How to Remove Magna Chloride Carpet Stains

Magna, or magnesium, chloride is a common ingredient used to bind edible soy products, including tofu, and as a chemical de-icer. The product is effective for melting ice on your walkway but will wreak havoc on your indoor carpeting. Magnesium chloride de-icer effectively melts ice at below-zero temperatures but has a catastrophic effect on your carpeting, according to the Utah State University Cooperative Extension. Use the correct tools to salvage your magnesium chloride-stained carpets.

Things You'll Need

  • Shop vac or industrial vacuum
  • Water
  • Wet/dry vac or towels
  • 2 tbsp. liquid dish soap
  • Plastic scrub brush
  • 1/4 cup rubbing alcohol


    • 1

      Remove the loose magnesium chloride de-icer, using a shop vac or industrial vacuum. Don't attempt to use your household vacuum to remove the de-icer; you could damage the machine. Continue to run the vacuum over the affected area until the loose de-icer is completely removed.

    • 2

      Bring 1 gallon of water to a boil over high heat. Continue to heat the water until it reaches a temperature of 180 to 190 degrees Fahrenheit.

    • 3

      Remove the water from the heat and rinse the affected carpet. Allow the carpet to air dry or remove the excess moisture with a wet/dry vac or soak it up with towels.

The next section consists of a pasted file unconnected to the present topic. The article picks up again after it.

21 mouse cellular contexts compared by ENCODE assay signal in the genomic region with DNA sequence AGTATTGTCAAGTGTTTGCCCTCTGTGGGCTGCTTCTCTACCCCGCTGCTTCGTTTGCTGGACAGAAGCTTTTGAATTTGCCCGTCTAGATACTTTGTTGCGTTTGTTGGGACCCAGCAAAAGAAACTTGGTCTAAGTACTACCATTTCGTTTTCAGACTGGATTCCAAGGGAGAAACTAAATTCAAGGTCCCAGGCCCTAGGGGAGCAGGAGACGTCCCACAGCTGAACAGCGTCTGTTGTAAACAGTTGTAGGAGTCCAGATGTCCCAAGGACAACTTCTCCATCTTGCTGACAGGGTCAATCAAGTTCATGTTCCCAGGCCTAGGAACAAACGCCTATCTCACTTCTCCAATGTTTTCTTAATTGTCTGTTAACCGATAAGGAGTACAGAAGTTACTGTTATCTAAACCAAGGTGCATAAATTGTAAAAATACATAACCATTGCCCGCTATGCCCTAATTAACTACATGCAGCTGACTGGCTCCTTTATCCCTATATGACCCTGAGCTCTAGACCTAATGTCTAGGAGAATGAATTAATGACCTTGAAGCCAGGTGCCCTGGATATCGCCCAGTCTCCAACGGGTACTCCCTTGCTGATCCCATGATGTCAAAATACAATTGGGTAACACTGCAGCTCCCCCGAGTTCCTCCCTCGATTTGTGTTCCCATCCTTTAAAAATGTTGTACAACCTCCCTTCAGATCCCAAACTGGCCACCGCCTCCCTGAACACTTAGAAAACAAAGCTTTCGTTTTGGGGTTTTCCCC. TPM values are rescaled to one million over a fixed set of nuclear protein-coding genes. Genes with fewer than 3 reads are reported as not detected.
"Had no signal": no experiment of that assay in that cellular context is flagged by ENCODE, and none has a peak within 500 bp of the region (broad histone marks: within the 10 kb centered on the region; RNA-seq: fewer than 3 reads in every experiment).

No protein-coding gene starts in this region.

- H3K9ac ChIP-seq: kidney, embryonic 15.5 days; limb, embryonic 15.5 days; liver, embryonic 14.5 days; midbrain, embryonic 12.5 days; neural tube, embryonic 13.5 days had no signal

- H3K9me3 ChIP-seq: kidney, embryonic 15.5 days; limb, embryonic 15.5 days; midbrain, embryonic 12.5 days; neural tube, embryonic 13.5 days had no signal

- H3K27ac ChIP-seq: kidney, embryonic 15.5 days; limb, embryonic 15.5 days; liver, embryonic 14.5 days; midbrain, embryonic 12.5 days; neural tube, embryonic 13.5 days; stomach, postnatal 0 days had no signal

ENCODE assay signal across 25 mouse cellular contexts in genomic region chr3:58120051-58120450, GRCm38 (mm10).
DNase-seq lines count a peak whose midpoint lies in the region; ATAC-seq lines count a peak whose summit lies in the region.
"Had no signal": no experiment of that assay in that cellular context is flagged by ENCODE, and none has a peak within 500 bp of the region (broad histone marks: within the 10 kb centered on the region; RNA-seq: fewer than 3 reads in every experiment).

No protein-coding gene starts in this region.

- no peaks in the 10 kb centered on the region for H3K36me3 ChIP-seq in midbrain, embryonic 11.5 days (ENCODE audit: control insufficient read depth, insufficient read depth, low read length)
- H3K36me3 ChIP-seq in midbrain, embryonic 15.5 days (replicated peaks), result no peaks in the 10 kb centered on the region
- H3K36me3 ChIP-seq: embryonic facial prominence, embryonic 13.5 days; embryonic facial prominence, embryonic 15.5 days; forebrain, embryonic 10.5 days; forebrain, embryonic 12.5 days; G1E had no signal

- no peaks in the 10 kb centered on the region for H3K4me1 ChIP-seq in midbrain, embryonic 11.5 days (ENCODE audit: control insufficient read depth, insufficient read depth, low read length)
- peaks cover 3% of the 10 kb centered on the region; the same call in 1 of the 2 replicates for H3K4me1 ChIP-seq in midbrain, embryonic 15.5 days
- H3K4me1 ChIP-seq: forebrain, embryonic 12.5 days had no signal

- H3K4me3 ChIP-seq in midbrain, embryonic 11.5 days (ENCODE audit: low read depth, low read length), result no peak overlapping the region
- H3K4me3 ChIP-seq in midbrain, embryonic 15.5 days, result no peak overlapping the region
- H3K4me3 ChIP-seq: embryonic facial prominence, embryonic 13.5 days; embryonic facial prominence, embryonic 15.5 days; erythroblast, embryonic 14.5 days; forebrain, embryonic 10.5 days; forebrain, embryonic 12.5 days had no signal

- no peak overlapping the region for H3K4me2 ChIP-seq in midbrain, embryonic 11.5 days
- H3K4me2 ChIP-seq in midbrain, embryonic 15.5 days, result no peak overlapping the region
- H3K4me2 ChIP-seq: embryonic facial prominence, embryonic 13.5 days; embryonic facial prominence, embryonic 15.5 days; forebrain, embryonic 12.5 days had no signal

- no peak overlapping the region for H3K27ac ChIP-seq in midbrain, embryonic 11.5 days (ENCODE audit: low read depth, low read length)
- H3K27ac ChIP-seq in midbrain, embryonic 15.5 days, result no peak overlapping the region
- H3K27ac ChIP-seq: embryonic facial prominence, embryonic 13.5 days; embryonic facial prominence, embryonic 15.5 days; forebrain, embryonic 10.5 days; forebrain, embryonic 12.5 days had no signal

• 4

      Create a mixture of 2 tablespoons of liquid dish soap and 1/2 gallon of hot water. Stir the ingredients to create a sudsy mixture and pour it onto the affected carpeting. Work the mixture into the carpeting with a plastic scrub brush to prevent leaving a greasy buildup from the magna chloride.

    • 5

      Create a mixture of 1 gallon of hot water and 1/4 cup of rubbing alcohol. Pour the mixture onto the affected carpet to remove the soapy mixture and any remaining de-icer.

    • 6

      Dab at the carpet with a towel to remove excess liquid and allow it to dry completely before using.

Tips & Warnings

  • Place entrance mats at your doors to prevent tracking magnesium chloride de-icer into your home.
  • Avoid using magnesium chloride if temperatures are not below 6 degrees below zero outdoors. Instead, use sodium chloride products to prevent possible damage to indoor carpets and flooring.
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  • Photo Credit Hemera Technologies/ Images

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